Dawn Stefanowicz grew up in a home where the sexual desires of adults were put ahead of her needs and well-being. Today she fights for traditional marriage and a child’s right to a mother and father.Jim Graves, Catholic World Report, June 27, 2012
Same-sex marriage is the cause célèbreof many politicians and celebrities, and is extensively covered in the news. As debates rage, one central issue is often overlooked, believes Canadian author and speaker Dawn Stefanowicz: how does being reared in a same-sex household affect children?
Many states already allow same-sex couples to adopt children, a practice that will be further cemented in law as more states issue marriage licenses to homosexual couples. Additionally, some homosexuals have children of their own from previous opposite-sex relationships. Dawn brings a rare voice to the public discussion; her father was actively involved in the gay lifestyle, and she describes herself as “raised under the GLBT [gay, lesbian, bisexual and transgender] umbrella.”
Dawn was born in Toronto. Her father became an active homosexual at an early age. He was a successful businessman. Desiring children, he married, and the relationship produced Dawn and two brothers, one her twin. After Dawn and her brother were conceived, their father ended sexual relations with his wife, and pursued homosexual relationships at well-known gay meeting places in Canada and the United States. Dawn was often brought along to many of these locations, even as a child. Her father had numerous gay lovers, and brought them into the home. At age 51, in 1991, he died of AIDS.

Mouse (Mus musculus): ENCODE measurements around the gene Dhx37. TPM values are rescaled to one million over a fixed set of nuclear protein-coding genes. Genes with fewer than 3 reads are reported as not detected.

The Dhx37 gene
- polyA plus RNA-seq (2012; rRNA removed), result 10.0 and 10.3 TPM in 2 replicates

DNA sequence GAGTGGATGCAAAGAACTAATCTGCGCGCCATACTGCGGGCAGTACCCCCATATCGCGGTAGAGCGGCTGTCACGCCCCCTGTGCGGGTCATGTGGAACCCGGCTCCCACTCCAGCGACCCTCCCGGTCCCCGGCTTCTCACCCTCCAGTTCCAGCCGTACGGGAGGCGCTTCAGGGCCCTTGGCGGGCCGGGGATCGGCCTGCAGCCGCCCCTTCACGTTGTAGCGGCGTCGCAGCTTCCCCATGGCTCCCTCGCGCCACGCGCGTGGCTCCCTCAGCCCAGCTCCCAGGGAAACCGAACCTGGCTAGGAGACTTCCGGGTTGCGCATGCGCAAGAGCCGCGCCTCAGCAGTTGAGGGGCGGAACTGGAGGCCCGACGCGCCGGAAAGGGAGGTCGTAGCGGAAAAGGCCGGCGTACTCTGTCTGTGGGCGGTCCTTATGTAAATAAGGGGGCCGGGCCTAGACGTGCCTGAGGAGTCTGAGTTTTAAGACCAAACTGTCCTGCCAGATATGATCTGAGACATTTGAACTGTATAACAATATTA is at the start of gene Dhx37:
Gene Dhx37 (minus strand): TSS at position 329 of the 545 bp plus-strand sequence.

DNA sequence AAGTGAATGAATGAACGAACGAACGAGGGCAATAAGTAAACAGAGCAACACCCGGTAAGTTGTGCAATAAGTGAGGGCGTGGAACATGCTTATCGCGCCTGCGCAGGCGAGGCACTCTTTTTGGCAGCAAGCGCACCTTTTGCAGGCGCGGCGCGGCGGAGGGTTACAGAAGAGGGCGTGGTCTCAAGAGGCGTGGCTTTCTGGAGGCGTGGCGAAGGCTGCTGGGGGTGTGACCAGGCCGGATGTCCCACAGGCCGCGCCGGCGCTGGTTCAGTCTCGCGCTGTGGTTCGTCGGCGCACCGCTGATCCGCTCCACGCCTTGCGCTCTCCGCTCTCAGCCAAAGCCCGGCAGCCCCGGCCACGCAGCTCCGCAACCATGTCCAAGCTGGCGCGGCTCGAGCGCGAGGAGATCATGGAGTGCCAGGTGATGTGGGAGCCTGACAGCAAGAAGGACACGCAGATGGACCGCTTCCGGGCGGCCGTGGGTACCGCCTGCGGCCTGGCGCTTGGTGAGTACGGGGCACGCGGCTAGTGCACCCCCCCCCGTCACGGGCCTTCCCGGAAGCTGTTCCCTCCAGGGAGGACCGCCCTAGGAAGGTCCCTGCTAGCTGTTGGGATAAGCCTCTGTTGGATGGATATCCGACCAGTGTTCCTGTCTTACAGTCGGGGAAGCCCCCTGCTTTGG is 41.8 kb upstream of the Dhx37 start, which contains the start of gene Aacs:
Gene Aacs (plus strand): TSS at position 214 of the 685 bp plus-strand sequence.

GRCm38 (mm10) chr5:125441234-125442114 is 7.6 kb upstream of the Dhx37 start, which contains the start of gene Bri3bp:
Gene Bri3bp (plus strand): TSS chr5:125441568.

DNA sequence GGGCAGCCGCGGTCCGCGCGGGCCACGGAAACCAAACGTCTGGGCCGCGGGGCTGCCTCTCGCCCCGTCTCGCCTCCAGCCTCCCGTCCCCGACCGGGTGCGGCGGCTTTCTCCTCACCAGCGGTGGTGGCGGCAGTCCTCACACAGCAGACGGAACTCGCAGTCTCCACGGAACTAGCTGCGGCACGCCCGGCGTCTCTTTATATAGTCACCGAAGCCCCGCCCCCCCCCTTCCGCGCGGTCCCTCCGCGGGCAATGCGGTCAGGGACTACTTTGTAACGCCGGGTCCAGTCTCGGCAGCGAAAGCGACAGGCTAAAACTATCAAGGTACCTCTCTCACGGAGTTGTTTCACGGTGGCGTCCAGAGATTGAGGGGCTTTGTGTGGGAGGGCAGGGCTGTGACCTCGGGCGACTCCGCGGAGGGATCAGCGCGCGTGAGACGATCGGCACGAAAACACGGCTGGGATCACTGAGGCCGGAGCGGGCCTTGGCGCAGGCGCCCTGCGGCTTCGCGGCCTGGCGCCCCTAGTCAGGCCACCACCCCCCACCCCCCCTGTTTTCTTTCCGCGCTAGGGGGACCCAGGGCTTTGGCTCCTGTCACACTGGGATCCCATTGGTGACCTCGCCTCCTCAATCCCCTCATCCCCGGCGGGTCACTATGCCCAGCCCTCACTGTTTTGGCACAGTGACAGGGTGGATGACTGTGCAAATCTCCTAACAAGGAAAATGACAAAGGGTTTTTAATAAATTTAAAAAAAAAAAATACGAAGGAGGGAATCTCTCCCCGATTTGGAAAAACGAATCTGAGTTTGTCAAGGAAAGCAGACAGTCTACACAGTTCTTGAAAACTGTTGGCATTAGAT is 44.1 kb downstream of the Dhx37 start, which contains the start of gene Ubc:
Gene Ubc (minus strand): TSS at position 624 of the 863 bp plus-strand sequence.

Today, Dawn lives in Ontario, Canada. She is a licensed accountant, a Christian, a public advocate of children being reared in homes with opposite-sex, married couples, and a vocal defender of traditional marriage. She has been married to a man for 28 years, and has two teenaged children. In 2007, she published Out From Under: The Impact of Homosexual Parenting, a book about her experiences growing up in the GLBT world. On the occasion of the fifth anniversary of the release of her book, she spoke with Catholic World Report.
Why did you decide to share your story of being “raised under the GLBT umbrella” in your book and your speaking engagements?
Dawn Stefanowicz: I felt compelled. I made a public appearance before Canada’s Senate of Legal and Constitutional Affairs committee in Ottawa in 2004, asking that they not add “sexual orientation” to the existing hate-crime legislation due to restrictions on freedom of speech and religion. Later that month, I shared my testimony before a school board. Almost immediately, gay activists who had been bussed in—and I should say I dislike using the term “gay,” but it’s commonly used today, so I will—began shouting at me as I testified so that you couldn’t even hear what I was saying. A half dozen times I was interrupted. I was concerned for my safety, so I asked a security guard for an escort to my car. I went home and began writing my book. I wanted to share my experiences growing up in a same-sex household.